Saturday, August 6, 2016

4 Reasons Not to Talk to Me About Bionic Eyes

When people first learn that I'm legally blind, they have a variety of reactions, some of which I may go into detail about in future posts, but one that most sighted people probably don't think about is the one I think of as the "bionic eye subject change." The situation goes something like this:

Me: I'm legally blind.
Stranger: Oh. What does that mean?
Me: (Explains; medical terminology, legal definition of blindness, vague description of what I see...)
Stranger: Oh. Well, but medical technology is improving all the time, you know. You'll probably have a bionic eye in a few years.

Here's the thing. I'm perfectly willing to talk with people about medical technology and the possibility of bionic eyes, after I've known them for a little while. I don't like talking about it with people I don't know well, particularly when they've just learned about my vision and therefore don't know a whole host of things, from the causes of my sight loss to how I feel about it. Here are some points I wish people would consider before talking with me about bionic eyes.

1. Medical technology is expensive, especially new technology. Just because procedures restoring eyesight exist doesn't mean they will be economically within my reach any time soon.

2. The causes of sight loss are incredibly varied, and not all of them can be addressed by the technology currently in development. In fact, the brains of people who have been blind from a young age may not even be able to process visual data. Most people talking to me about this technology don't know whether it would even work for me, and they usually don't think to ask.

2 B. And I, as someone very interested in my own eyesight, generally do know these things, because I've heard all of this about a thousand times and have done my own research on it.

3. The introduction of this topic in this way assumes that I want my vision back. This is really hard for a lot of able-bodied people to understand, but most of the time I'm pretty content with my life the way it is. Personally, I have no idea whether I want a bionic eye or not. All I know right now is that the idea frightens me more than it excites me, and I'm not even sure why.

4. Before the introduction of bionic eyes into the conversation, we had been talking about my disabled present. After it, we're talking about my potentially non-disabled future. The implication in this topic switch is that one of these is more important, or at least more comfortable, than the other. What really frustrates me about the cure narrative—even more than the fact that I might not want to be cured—is that it assumes that cure should be the goal of my life. Even if I did strive to regain my vision, I'm really a lot more interested in living in the present, solving problems related to my sight in the present, and I'd really like it if the people in my life were, too. When someone stops talking about my vision now in order to talk about my improved vision in the future, that tells me that they are not here for me in the present, not able to be my ally now, when I might need them.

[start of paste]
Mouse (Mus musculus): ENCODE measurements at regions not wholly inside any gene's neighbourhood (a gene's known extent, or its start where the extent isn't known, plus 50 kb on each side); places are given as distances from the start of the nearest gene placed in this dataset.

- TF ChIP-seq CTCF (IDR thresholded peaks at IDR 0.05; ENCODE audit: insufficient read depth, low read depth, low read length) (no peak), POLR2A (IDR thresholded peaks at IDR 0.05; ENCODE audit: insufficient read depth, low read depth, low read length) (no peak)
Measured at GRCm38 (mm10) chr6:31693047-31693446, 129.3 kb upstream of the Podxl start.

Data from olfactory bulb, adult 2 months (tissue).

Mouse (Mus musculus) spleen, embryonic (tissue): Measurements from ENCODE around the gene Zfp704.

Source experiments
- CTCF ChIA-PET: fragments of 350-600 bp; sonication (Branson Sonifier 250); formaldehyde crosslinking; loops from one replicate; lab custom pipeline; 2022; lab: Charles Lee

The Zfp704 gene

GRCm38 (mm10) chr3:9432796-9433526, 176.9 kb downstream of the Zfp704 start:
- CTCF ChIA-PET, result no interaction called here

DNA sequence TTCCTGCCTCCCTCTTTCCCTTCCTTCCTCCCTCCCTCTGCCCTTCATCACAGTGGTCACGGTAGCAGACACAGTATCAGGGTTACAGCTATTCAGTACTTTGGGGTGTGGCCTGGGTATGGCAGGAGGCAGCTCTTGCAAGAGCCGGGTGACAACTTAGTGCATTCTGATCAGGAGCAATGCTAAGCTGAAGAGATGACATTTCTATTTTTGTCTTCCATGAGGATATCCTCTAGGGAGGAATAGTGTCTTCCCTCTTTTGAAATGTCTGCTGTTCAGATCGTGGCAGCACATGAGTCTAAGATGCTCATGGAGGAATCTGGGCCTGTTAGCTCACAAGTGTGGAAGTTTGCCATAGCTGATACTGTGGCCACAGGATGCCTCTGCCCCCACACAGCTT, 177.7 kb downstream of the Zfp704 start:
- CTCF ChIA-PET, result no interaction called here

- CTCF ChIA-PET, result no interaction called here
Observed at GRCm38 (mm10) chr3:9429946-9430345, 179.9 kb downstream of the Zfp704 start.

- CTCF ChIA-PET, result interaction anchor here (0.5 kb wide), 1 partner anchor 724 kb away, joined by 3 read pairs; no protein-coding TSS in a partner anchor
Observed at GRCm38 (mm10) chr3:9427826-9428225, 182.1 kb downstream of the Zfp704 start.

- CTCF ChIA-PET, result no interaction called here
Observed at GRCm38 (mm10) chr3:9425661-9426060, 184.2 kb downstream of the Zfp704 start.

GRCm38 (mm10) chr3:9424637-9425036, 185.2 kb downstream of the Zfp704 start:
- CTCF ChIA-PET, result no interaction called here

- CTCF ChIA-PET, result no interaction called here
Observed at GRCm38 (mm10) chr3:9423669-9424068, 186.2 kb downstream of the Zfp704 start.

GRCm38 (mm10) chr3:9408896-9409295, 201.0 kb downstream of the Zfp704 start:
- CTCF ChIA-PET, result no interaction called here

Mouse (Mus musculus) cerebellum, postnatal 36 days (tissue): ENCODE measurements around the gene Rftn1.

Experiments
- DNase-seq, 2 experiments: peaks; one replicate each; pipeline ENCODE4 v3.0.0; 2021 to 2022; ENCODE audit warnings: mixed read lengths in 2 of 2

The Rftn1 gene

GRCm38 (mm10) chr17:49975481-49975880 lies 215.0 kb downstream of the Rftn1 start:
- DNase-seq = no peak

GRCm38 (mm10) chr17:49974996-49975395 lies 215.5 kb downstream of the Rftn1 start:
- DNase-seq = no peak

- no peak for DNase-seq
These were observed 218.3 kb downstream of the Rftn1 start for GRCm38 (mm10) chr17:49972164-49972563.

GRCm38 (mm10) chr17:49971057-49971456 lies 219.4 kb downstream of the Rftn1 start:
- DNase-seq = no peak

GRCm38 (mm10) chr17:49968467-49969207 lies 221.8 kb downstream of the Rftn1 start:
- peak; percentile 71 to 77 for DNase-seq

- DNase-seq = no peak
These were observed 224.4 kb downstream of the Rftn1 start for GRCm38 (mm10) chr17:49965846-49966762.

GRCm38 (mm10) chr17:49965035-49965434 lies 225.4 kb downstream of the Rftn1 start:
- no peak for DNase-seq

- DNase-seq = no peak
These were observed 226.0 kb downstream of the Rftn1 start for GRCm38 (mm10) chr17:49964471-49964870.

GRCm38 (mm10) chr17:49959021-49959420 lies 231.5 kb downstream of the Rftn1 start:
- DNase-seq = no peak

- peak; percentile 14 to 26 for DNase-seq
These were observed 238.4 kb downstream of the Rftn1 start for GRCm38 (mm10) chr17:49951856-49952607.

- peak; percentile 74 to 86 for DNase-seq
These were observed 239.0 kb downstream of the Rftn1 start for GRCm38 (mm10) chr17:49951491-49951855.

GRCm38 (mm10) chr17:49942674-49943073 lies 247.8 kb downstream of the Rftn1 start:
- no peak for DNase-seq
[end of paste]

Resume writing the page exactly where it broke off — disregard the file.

Other visually impaired people may have very different opinions on the topic of bionic eyes. For me, it comes down to what I want out of life and out of relationships. I want to seek justice and opportunity for myself and other disabled people now, regardless of how disabled we may or may not be in the future, and I want the people around me to support me in that. Bionic eyes just don't fit into it.

Monday, July 27, 2015


Seven. Scraped knees and princess skirts, and anger. Running outside—didn't want to stay in and read, there was nothing to read—and if I ran into anything the corkbottle glasses would save my eye, and there would always be anger. New friends, new teachers—we'd just moved—new town, didn't like the town, didn't want to leave the old one, and there were all these other new people in school, new braille teacher, and new woman who read my braille. Didn't like them, didn't want to talk to them, missed the old people, and everything was different now, everything was different ...

And I was different. Not different since the move, different since ... forever. What to do, what to do with a world of people who could go to the library and I ... I could read the same five braille books in the school library, again and again, looking for some extra piece of story or information in their fourteen pages each. Could have my parents read me chapter books, but it wasn't the same, wasn't the same, and it wasn't fair, wasn't RIGHT! Wasn't right that they could all see to run and climb and I was starting to be afraid, starting to wonder what happens if I don't see, if I fall, if I crash. IT's NOT FAIR that the world is large and full of small things, full of shapes and colors and things behind glass, full of words words everywhere words that I just want to read and IT's NOT FAIR.

And so I cried. And so I screamed, threw tantrums. Because I was a selfish little seven-year-old, and because I wanted what I had never had, but it seemed like everyone else did.

But little girls are not supposed to be angry. Ah, no. "Use your words," they told me, and, "Calm down," and "Go outside," and, "Well if you're going to be like that ..." So I learned that pretty, white, well-spoken girls and young women get what they want by articulate asking, not by anger.

I am glad I learned it. I am glad to know what diplomacy and empathy and compromise are. I am glad.

But I learned more than that. I learned to smile when what I wanted to do was slap. I learned to be content with less than I deserved. I learned that "equal access" is only so equal and only so accessible. I bought contentment at the price of anger.

And now I'm angry.